MADE at TUOnce the TU group finalized the most effective prototype, they made permanent modifications to the shiny new bikes for their official debut. Williams said watching the brother and sister happily ride their bikes was the ultimate approval. “It is rewarding to see the impact of our designs as this is not always an opportunity available to university students,” she explained. “It is rare to transform theory into reality at the university level, and the positive opinions of Barrett and Lydia were the ultimate grade.” 

Lydia and Barrett’s mother, Mandy, explained how important it was for the children to be independent and ride bikes like their friends. When Lydia set a goal was to ride a bike without training wheels, her parents quickly realized she and her brother would need a prosthetic or adaptive bike to help them achieve this childhood milestone. It was such a moving experience to see so many bright minds apply their mechanical engineering expertise to help our children,” Mandy commented. “We owe the joy on Lydia’s face the first time she rode her bike without training wheels to the students at TU. I’ve worked in higher education for 14 years. I’ve never met a more prepared, professional, and kind group of students. They not only built our kids these amazing bikes, but they also made them feel cared for.” 

Skills for a lifetime 

MADE at TUWilliams, a TU soccer player, says she hopes to continue working on projects where she can apply lessons from daily life and college to help people enjoy lifelong skills. She plans to return to TU for a master’s degree in mechanical engineering and work in one of the department’s research laboratories. “As a TU athlete, I know the value of sports and activities that can help you develop friendships and abilities,” she said. 

Fellow mechanical engineering seniors Suzy Evenson, Victoria Tucker, Michael Harris, Jennifer Smith, Sulaiman Alshammari, Cole Ogg, Mohammed Al Abattahin and Ajwad Al-Essa joined Williams on the project. The MADE at TU challenge provided these students with real-world problem-solving that they will all encounter in their future graduate programs and careers. 

MADE at TUThe freedom and joy felt when riding a bike is a rite of passage every child should have the chance to experience. Lydia and Barrett are now the proud owners of custom wheels designed specifically for their needs and fun personalities. 

New $1.9M NSF grant supports soft robotics research 

Imagine a search and rescue situation where a robot combs through rubble to save a trapped individual or an agile robot is administered to detonate a bomb. The machines ideal for these types of scenarios are soft robots that can be built with a higher level of mobility at a much lower cost. Soft robots hold enormous potential to save lives and improve manufacturing, and the TU Department of Mechanical Engineering is adding this type of project to its current list of research initiatives.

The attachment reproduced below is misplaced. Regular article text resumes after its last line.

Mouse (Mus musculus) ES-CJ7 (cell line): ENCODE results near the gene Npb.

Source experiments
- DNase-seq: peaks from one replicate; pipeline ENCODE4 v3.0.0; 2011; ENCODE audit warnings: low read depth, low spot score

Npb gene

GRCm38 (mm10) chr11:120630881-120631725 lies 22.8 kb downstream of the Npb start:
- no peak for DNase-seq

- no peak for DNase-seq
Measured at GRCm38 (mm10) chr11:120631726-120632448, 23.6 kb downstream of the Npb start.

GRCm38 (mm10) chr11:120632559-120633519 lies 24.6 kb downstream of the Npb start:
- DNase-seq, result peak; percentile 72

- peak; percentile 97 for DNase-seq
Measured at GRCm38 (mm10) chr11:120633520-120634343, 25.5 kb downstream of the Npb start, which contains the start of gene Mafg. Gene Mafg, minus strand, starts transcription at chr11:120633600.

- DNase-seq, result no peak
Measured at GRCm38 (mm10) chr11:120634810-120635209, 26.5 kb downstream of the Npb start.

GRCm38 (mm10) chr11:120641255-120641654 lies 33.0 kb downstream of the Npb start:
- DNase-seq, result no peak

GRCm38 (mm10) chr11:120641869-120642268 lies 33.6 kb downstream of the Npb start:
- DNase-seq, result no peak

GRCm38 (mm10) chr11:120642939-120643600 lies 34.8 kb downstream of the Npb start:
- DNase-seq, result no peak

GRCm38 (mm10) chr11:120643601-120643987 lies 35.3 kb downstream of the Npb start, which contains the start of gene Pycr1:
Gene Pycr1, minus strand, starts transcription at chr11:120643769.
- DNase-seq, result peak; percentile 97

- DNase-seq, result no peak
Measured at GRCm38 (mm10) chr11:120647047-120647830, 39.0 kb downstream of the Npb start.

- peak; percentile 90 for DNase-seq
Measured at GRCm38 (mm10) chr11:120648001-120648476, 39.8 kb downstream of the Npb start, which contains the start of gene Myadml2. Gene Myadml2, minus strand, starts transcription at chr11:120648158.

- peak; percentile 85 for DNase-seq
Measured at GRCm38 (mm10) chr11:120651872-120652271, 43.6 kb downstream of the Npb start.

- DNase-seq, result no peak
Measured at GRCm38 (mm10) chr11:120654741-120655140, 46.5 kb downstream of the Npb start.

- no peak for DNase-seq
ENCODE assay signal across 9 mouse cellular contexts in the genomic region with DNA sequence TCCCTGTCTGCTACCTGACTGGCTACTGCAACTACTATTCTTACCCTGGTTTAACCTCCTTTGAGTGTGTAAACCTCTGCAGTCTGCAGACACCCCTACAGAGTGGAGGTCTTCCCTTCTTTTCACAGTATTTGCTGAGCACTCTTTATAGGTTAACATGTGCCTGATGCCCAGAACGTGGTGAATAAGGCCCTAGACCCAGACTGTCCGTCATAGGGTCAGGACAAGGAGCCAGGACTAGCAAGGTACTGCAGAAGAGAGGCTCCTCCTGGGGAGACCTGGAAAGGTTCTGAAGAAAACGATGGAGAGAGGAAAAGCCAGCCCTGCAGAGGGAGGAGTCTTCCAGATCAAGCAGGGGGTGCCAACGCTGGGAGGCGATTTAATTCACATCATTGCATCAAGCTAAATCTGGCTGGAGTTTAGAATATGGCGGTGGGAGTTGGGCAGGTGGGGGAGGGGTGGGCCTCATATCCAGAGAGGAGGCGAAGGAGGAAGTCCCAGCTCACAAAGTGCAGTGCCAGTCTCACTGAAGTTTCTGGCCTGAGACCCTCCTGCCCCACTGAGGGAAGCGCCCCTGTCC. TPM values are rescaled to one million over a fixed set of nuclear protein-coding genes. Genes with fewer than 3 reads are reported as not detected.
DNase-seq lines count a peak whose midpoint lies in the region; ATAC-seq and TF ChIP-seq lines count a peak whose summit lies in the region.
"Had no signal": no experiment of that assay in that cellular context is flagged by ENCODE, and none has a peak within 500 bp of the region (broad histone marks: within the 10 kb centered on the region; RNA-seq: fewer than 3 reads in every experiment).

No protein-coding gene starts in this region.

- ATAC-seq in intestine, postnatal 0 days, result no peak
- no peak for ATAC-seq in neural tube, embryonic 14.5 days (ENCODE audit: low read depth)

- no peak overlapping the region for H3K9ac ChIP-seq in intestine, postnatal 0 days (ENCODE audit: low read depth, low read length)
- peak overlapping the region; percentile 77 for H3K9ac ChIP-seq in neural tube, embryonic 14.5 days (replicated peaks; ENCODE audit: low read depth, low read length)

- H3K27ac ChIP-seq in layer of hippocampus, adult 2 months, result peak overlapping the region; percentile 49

More about the Department of Mechanical Engineering

Just announced with an official start date of January 2020, a National Science Foundation Emerging Frontiers & Multidisciplinary Activities grant worth $1.9 million has been awarded to Associate Professor Joshua Schultz and his biological robotics team. The NSF funding is the largest award Schultz has received in his career as a principal investigator and will support efforts to improve the mobility and control of fabric-reinforced inflatable soft robots. When applying for the grant, Schultz recruited the expertise of materials scientist and TU Associate Professor of Mechanical Engineering Michael Keller. Schultz and Keller are teaming up with two co-principal investigators from Brigham Young University: Assistant Professor of Mechanical Engineering Marc Killpack and Assistant Professor of Computer Science David Wingate. Schultz said robots built at TU and soft robotics research underway at BYU will explore functions and capabilities that aren’t possible in traditional models. “Soft robots can bump, scrape and push against the world,” he explained. “They can accomplish tasks by running into a wall on purpose and then using the wall to support itself when it reaches for something.”

Autonomous robots

soft robotics
Professor Joshua Schultz

The concept of soft robotics also involves devices that can reach under a door to retrieve an item, entwine objects or squeeze into a small gap between a door that’s ajar. Soft robots can conform to features in an unknown environment and change shape, and when they collide with another object, neither the robot nor the other item is damaged. Equipping the device with smart technology allows it to detect that contact occurred and behave intelligently to complete the task. “We are trying to make these robots autonomous, so they can operate on their own without a human continuously issuing commands in real-time,” Schultz said. “Previous soft robots needed the ingenuity of a human to complete the tasks that the robot was doing. We will use new mathematical models, smart materials and sensors, and machine learning, so that robots can do the task autonomously without supervision by a human.”